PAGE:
|We can use Newtonian mechanics to calculate some useful formulae relating the properties of planetary orbits to the mass of the Sun. Again for simplicity, lets assume that the orbits are circular (not a bad approximation in most cases, and Newtons laws easily extend to cover the more general case of eccentric orbits). Consider a planet of mass m moving at speed v in an orbit of radius r around the Sun, of mass M. The planets acceleration (see More Precisely 2-2) is
so, by Newtons second law, the force required to keep it in orbit is
Comparing this with the gravitational force due to the Sun, it follows that
so the circular orbit speed is
Dividing this speed into the circumference of the orbit (2r), we obtain a form of Keplers third law (equivalent to the formula presented in the text):
where P = 2r/v is the orbital period.
Now we turn the problem around. Because we have measured G in the laboratory on Earth and because we know the length of a year and the size of the astronomical unit, we can use Newtonian mechanics to weigh the Sun. Rearranging the above equation to read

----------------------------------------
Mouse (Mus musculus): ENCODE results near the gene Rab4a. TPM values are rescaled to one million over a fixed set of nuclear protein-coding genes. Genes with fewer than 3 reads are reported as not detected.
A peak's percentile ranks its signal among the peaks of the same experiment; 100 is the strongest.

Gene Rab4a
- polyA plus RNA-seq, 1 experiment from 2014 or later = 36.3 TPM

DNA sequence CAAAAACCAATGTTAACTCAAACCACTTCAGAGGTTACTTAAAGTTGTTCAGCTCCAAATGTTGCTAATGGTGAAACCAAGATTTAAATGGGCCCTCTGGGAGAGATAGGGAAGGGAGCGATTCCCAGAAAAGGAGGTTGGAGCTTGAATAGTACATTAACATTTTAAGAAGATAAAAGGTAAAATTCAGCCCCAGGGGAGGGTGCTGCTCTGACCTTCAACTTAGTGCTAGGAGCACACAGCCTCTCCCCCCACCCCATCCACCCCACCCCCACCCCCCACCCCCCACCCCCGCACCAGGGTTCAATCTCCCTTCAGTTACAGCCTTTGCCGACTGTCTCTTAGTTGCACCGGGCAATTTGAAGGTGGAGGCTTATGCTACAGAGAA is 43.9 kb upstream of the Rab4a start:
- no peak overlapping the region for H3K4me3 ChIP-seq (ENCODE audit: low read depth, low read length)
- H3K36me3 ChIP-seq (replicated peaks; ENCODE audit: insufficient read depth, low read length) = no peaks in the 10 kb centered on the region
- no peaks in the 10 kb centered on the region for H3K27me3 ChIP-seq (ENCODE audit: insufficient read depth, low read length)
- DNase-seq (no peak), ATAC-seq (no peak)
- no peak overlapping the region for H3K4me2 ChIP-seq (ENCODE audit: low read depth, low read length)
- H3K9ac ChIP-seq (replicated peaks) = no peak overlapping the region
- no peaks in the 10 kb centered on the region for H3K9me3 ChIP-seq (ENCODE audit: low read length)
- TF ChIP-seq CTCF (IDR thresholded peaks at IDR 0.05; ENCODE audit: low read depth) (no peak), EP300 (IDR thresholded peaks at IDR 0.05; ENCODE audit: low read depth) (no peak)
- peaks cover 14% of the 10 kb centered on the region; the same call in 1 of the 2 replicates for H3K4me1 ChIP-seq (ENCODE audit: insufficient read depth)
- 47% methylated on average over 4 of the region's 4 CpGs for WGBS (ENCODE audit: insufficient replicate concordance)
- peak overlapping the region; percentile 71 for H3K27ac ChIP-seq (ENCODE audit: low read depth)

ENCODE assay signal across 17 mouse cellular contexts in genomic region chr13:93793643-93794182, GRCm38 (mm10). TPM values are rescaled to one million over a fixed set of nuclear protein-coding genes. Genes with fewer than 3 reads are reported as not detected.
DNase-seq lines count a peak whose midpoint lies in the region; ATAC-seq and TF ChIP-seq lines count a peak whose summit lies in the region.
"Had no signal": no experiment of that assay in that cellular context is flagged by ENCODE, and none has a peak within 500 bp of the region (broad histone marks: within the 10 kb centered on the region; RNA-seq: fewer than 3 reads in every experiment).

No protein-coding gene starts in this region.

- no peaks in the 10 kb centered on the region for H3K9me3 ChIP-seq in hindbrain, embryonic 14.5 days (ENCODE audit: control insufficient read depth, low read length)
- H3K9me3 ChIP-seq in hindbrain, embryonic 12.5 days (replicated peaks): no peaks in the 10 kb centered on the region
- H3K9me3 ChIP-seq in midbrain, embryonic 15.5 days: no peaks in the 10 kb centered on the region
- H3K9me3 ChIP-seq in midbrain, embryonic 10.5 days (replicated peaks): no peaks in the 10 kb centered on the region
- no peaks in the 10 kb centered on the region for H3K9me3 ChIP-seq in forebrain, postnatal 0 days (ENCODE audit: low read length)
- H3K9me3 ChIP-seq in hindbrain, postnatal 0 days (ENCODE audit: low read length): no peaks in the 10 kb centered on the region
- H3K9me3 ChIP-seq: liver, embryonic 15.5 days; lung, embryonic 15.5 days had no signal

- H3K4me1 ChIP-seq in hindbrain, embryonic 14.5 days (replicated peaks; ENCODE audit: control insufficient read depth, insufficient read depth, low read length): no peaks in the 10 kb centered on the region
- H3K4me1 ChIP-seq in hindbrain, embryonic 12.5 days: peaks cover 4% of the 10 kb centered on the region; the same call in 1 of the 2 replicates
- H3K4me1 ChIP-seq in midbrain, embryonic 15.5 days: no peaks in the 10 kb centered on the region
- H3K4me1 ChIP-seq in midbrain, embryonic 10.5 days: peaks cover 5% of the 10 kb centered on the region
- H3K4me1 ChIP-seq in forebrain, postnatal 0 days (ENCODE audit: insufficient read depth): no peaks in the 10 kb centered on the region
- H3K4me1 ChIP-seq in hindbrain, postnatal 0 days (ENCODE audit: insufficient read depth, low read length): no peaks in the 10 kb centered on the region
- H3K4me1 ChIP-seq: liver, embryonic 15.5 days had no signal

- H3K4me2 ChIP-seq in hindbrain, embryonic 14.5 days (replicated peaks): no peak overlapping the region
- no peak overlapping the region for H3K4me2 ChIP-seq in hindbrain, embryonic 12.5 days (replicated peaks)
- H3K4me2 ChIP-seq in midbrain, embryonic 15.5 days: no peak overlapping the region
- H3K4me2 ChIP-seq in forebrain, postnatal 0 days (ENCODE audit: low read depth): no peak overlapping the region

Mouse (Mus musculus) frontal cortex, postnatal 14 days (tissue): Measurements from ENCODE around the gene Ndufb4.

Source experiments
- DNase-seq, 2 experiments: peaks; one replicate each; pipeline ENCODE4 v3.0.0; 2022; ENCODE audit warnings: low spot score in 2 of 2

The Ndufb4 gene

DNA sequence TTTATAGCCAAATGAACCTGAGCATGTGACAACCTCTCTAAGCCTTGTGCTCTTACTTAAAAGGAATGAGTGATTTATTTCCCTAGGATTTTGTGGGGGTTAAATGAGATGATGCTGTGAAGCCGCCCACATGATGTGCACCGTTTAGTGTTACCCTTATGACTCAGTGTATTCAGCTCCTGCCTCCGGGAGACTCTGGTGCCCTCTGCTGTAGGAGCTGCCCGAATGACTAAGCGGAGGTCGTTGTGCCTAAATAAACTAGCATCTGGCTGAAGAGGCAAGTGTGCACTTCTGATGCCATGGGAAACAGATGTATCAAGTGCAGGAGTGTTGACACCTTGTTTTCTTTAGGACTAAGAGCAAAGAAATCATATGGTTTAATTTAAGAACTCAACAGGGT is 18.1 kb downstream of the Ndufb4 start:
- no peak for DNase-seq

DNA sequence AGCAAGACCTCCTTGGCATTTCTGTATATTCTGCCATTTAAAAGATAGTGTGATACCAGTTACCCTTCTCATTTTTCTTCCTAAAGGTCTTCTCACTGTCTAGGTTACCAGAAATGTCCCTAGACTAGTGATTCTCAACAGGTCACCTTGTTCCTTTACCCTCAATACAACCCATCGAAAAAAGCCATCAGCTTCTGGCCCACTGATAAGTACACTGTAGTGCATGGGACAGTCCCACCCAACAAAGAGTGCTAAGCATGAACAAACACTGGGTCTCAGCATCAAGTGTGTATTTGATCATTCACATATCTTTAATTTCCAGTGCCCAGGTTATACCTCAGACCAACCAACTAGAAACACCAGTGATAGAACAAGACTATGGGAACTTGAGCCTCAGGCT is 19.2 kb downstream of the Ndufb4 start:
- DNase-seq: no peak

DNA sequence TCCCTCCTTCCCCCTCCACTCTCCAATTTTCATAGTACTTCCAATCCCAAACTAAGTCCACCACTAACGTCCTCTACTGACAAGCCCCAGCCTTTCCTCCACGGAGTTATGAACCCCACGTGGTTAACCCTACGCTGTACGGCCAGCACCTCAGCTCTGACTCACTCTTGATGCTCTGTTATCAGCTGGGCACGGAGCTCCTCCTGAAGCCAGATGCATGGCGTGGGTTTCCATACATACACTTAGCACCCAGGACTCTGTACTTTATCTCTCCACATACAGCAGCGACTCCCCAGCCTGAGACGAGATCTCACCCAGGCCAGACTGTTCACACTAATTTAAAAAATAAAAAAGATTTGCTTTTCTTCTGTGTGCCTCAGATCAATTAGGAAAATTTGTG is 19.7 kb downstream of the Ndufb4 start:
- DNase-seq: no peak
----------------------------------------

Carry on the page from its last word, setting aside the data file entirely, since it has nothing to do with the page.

and substituting the known values of v = 30 km/s, r = 1 A.U. = 1.5 1011 m, and G = 6.7 10-11 N m2/kg2, we calculate the mass of the Sun to be 2.0 1030 kgan enormous mass by terrestrial standards. Similarly, knowing the distance to the Moon and the length of the (sidereal) month, we can measure the mass of Earth to be 6.0 1024 kg.
In fact, this is how basically all masses are measured in astronomy. Because we cant just go out and attach a scale to an astronomical object when we need to know its mass, we must look for its gravitational influence on something else. This principle applies to planets, stars, galaxies, and even clusters of galaxiesvery different objects but all subject to the same physical laws.